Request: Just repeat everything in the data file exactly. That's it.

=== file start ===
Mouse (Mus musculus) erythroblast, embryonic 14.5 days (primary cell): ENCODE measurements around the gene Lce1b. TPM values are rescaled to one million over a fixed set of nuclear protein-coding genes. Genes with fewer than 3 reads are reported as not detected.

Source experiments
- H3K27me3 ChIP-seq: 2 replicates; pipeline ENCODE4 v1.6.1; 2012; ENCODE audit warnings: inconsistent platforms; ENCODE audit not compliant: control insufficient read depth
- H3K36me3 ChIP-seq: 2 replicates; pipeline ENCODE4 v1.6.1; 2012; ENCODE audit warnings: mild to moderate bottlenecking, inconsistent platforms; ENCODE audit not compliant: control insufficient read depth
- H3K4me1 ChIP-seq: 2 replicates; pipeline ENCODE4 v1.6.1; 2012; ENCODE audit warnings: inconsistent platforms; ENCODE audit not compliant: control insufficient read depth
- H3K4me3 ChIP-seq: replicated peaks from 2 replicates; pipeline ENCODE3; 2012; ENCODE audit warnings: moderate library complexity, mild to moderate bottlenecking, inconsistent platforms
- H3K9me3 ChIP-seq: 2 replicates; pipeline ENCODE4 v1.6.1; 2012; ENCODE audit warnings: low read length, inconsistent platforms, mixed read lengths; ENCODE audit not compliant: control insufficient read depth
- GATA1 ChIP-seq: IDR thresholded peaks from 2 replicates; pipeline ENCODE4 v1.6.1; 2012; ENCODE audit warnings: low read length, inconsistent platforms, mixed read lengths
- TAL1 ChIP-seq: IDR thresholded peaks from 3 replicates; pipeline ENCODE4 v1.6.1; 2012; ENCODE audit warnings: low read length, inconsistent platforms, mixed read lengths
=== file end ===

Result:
Mouse (Mus musculus) erythroblast, embryonic 14.5 days (primary cell): ENCODE measurements around the gene Lce1b. TPM values are rescaled to one million over a fixed set of nuclear protein-coding genes. Genes with fewer than 3 reads are reported as not detected.

Source experiments
- H3K27me3 ChIP-seq: 2 replicates; pipeline ENCODE4 v1.6.1; 2012; ENCODE audit warnings: inconsistent platforms; ENCODE audit not compliant: control insufficient read depth
- H3K36me3 ChIP-seq: 2 replicates; pipeline ENCODE4 v1.6.1; 2012; ENCODE audit warnings: mild to moderate bottlenecking, inconsistent platforms; ENCODE audit not compliant: control insufficient read depth
- H3K4me1 ChIP-seq: 2 replicates; pipeline ENCODE4 v1.6.1; 2012; ENCODE audit warnings: inconsistent platforms; ENCODE audit not compliant: control insufficient read depth
- H3K4me3 ChIP-seq: replicated peaks from 2 replicates; pipeline ENCODE3; 2012; ENCODE audit warnings: moderate library complexity, mild to moderate bottlenecking, inconsistent platforms
- H3K9me3 ChIP-seq: 2 replicates; pipeline ENCODE4 v1.6.1; 2012; ENCODE audit warnings: low read length, inconsistent platforms, mixed read lengths; ENCODE audit not compliant: control insufficient read depth
- GATA1 ChIP-seq: IDR thresholded peaks from 2 replicates; pipeline ENCODE4 v1.6.1; 2012; ENCODE audit warnings: low read length, inconsistent platforms, mixed read lengths
- TAL1 ChIP-seq: IDR thresholded peaks from 3 replicates; pipeline ENCODE4 v1.6.1; 2012; ENCODE audit warnings: low read length, inconsistent platforms, mixed read lengths